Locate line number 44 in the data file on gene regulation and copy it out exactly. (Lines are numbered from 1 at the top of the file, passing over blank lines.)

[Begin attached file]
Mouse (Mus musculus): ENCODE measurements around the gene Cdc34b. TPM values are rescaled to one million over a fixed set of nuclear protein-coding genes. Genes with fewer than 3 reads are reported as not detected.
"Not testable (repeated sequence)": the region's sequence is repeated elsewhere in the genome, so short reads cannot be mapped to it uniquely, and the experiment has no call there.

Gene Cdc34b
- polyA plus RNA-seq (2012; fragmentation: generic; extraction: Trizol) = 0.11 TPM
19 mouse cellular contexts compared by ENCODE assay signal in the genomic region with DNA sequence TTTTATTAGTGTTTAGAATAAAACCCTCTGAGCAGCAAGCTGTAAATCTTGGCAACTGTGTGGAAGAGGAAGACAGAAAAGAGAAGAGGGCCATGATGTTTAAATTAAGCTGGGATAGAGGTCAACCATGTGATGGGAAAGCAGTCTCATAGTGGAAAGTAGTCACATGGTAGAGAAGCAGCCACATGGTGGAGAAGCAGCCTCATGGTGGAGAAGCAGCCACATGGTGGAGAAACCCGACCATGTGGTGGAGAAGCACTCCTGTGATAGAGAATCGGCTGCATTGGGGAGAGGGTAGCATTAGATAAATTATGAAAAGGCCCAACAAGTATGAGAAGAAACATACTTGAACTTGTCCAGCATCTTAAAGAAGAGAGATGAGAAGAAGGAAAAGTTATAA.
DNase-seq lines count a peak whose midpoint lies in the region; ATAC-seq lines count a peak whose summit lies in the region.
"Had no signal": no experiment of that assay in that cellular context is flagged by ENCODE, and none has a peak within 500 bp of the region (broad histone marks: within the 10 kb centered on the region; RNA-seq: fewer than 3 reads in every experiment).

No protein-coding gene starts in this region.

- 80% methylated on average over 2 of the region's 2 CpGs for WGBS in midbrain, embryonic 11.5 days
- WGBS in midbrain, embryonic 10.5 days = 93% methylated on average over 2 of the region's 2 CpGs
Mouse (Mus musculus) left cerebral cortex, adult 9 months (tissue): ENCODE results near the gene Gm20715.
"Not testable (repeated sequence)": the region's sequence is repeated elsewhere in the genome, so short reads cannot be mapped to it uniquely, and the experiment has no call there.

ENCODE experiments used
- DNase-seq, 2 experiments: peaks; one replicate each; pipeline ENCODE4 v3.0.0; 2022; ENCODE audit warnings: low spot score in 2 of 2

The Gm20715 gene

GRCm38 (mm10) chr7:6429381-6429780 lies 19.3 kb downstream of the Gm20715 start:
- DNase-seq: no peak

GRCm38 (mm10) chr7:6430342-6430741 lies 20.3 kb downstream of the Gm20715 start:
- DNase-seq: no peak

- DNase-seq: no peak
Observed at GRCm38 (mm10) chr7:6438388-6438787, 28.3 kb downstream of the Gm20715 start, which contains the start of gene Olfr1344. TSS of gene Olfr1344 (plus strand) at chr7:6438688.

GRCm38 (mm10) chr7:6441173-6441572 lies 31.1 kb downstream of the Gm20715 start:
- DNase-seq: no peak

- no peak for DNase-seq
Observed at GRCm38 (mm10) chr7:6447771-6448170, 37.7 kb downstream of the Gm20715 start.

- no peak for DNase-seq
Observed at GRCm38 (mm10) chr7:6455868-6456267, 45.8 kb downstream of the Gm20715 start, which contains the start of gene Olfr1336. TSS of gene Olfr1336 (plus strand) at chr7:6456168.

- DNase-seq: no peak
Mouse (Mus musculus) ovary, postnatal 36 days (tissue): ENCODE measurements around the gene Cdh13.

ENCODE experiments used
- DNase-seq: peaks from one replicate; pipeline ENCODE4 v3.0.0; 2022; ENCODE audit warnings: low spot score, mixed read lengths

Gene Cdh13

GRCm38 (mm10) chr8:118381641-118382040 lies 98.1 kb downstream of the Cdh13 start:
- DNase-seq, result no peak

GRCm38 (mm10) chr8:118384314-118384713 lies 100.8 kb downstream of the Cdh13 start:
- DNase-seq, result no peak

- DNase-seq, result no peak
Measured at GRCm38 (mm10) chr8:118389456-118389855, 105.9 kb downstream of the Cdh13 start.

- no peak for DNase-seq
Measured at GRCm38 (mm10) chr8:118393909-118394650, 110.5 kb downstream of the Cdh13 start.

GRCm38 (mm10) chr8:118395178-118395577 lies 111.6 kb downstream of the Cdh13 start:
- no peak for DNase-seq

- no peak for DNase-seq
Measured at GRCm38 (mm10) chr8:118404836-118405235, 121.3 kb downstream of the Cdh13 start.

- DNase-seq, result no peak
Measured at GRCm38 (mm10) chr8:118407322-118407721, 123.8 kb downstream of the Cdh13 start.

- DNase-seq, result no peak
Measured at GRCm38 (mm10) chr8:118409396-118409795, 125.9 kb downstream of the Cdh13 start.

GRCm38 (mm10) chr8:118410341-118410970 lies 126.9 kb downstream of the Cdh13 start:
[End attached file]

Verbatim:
Measured at GRCm38 (mm10) chr8:118404836-118405235, 121.3 kb downstream of the Cdh13 start.